Tuesday 17 January 2012 – The problem of two minds

I wonder if we all had the ability to truly be in each others minds and in each others hearts; would there be such great interpersonal conflict at times of mis understanding and dispute? I believe that if we deeply understood each other for who we were and where we came from there would be far less dispute between both groups and individuals. At times of extreme and internal emotional fluctuations we often detach from peacefulness of being and generally become quite murky within the depths of our minds and hearts. This is largely because as human beings we struggle at times of emotional difficulty to detach from this very personal experience. Our minds and hearts become cloudy and distressed and we have no real concept or reference point of what being empathetic, compassionate and understanding actually is.

When we experience any emotion at intensity and perhaps at its self-perceived peak it is initially difficult to move away from that emotion for too long a period of actual time (key word: initially). So when we disengage from this emotional experience we move through internalised dissonance (with what we want and what we are actually experiencing) whilst simultaneously disengaging from those around us, this can have a tremendously negative effect on our interpersonal relationships and even the way we feel about our own selves. Every human person displays this in different forms, the common thread amongst all of these forms though is the difficulty found in communicating with those in which we care about, love, admire and respect. We often forget about our personal and interpersonal history with others, we forget about the goodness which surrounds us and has surrounded us in the past. This is saddening and more importantly it places the individual out of control of themselves.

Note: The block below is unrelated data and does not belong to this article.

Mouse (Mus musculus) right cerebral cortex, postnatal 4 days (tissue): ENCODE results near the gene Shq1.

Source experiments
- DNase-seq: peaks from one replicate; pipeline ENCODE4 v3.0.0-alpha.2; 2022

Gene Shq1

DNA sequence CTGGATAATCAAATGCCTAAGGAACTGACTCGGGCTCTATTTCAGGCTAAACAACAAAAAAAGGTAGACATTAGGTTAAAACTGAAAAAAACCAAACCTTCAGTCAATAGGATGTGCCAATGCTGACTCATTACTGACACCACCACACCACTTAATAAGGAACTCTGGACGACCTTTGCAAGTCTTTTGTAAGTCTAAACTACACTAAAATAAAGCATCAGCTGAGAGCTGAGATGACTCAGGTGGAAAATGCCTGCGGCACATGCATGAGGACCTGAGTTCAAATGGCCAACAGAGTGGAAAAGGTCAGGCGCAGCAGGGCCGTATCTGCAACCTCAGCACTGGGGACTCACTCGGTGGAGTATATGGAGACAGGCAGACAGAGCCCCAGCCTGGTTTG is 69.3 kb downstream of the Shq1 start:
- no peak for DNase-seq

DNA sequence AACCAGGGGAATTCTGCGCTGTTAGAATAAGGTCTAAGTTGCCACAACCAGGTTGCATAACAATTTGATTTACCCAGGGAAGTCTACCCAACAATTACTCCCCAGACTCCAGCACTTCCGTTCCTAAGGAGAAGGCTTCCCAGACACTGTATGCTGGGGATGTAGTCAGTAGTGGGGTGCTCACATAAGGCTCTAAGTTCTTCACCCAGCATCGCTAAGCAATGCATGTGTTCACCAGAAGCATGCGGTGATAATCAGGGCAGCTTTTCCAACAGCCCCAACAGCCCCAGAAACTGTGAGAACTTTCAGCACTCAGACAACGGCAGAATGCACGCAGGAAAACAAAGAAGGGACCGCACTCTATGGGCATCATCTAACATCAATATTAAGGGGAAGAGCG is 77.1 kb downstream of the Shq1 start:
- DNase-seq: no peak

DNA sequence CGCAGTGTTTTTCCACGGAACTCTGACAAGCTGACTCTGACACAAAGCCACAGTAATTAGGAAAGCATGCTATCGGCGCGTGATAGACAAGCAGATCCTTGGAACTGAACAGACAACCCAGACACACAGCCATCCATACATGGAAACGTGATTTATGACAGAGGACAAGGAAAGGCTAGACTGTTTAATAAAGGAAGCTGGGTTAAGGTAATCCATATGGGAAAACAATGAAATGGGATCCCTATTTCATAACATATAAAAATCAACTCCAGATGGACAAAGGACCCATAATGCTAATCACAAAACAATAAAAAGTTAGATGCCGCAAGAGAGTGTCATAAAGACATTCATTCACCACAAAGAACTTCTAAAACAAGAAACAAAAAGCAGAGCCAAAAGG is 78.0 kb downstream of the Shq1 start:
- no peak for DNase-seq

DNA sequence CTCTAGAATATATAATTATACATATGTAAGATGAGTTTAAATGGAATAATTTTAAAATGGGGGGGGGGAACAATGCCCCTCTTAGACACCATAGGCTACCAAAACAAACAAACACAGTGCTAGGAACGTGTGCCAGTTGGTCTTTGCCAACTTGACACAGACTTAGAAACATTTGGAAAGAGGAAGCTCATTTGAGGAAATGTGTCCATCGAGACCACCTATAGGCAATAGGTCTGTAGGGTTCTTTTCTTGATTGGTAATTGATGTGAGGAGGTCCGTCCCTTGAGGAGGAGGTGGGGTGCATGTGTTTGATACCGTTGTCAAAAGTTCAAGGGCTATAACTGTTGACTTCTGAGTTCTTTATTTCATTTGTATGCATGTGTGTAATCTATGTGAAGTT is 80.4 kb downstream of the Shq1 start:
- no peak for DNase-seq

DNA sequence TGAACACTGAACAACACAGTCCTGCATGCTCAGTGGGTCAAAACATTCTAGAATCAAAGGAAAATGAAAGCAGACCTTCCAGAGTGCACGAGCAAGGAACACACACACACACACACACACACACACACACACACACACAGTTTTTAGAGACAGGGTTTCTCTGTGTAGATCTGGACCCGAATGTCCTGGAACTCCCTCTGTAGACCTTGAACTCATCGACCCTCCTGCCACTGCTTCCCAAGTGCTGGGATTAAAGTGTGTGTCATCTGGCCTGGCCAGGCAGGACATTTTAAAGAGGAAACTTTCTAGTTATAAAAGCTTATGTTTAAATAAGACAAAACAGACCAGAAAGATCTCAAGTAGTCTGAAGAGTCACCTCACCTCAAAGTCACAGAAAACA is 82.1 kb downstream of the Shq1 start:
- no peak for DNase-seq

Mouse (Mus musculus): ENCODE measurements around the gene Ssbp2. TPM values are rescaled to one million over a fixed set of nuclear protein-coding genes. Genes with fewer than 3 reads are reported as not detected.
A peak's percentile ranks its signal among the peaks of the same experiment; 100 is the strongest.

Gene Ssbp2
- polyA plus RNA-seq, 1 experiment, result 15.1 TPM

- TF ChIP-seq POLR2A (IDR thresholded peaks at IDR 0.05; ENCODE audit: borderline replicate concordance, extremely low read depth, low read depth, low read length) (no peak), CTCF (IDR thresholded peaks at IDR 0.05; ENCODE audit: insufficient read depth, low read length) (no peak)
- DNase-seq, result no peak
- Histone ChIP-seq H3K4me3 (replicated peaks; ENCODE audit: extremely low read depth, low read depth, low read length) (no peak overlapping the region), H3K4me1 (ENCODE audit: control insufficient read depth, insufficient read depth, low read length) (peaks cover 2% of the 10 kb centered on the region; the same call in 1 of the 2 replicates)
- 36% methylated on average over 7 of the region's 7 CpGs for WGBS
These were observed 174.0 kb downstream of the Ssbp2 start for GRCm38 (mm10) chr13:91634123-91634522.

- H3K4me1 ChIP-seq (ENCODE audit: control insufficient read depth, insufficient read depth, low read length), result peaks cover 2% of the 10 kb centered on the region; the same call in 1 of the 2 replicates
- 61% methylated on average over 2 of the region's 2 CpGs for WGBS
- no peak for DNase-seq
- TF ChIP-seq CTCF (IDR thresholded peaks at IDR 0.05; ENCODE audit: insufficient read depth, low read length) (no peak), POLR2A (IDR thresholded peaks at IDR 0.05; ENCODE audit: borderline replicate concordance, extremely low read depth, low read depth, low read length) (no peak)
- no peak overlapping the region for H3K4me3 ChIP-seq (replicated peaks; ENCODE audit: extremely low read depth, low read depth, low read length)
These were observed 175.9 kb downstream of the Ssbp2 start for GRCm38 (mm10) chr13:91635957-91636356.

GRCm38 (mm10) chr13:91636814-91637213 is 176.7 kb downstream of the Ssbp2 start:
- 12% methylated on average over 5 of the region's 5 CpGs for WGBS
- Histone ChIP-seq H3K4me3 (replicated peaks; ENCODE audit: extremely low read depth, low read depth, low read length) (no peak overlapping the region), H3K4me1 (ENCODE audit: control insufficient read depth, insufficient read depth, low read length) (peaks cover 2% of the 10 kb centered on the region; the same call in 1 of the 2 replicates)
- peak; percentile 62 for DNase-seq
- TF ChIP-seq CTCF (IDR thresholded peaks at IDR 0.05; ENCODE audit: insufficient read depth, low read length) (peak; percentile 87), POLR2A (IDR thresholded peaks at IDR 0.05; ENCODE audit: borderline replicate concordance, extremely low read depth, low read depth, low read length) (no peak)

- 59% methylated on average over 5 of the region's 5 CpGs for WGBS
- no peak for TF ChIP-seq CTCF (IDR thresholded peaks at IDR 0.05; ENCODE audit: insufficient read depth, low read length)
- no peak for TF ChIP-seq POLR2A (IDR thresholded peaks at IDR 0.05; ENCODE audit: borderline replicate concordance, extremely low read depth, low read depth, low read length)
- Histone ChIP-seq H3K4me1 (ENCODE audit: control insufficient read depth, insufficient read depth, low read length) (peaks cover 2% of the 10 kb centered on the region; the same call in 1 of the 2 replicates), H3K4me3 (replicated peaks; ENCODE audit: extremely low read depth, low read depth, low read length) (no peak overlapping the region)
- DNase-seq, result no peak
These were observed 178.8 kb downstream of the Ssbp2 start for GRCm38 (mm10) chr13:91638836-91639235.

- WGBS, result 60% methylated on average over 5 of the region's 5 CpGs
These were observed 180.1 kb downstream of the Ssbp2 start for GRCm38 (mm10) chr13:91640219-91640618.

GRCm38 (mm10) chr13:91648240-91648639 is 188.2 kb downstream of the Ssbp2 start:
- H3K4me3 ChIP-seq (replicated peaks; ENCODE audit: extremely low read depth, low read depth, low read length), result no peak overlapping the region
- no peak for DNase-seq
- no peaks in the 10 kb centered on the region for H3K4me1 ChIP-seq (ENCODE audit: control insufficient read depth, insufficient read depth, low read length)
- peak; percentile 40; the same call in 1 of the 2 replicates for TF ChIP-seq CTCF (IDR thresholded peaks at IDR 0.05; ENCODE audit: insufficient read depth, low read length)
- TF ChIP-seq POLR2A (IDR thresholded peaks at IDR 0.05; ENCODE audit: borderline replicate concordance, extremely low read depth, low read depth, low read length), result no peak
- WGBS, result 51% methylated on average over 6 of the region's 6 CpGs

There is a vast difference with being emotional and being emotional with no deeper understanding of one’s surroundings. Please take the time to understand these processes and look further within yourself. Here is a starting point. When you have a ‘falling out’ or sincere dispute or separation with a loved one how do you act/react, how do you behave, what are your thought processes, does your emotional being fluctuate? There is no judgement here, there are no standards to adhere by, simply observe yourself and your actions and reactions. By engaging in this integral process of self reflection we actually and automatically engage in empathetic practice. This empathetic practice places life circumstance in to a clearer perspective and allows us to choose from a vantage point of clarity rather than anger or confusion. When we connect with circumstance and when we connect with ourselves we bridge the vast gap between ourselves and the other. By doing this we somewhat eliminate the problem of two separate minds and merge our realities through the power of compassion and empathy. SS.

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